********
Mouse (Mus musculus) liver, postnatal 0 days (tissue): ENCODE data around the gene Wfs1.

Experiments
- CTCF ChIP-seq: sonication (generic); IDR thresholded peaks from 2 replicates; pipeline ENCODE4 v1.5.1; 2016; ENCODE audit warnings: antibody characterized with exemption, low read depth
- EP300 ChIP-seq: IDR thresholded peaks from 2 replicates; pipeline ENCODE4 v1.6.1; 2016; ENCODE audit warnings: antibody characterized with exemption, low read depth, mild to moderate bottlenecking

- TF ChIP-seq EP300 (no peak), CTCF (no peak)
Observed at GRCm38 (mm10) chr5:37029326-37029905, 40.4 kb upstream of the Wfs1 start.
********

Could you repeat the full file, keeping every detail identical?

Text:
Mouse (Mus musculus) liver, postnatal 0 days (tissue): ENCODE data around the gene Wfs1.

Experiments
- CTCF ChIP-seq: sonication (generic); IDR thresholded peaks from 2 replicates; pipeline ENCODE4 v1.5.1; 2016; ENCODE audit warnings: antibody characterized with exemption, low read depth
- EP300 ChIP-seq: IDR thresholded peaks from 2 replicates; pipeline ENCODE4 v1.6.1; 2016; ENCODE audit warnings: antibody characterized with exemption, low read depth, mild to moderate bottlenecking

- TF ChIP-seq EP300 (no peak), CTCF (no peak)
Observed at GRCm38 (mm10) chr5:37029326-37029905, 40.4 kb upstream of the Wfs1 start.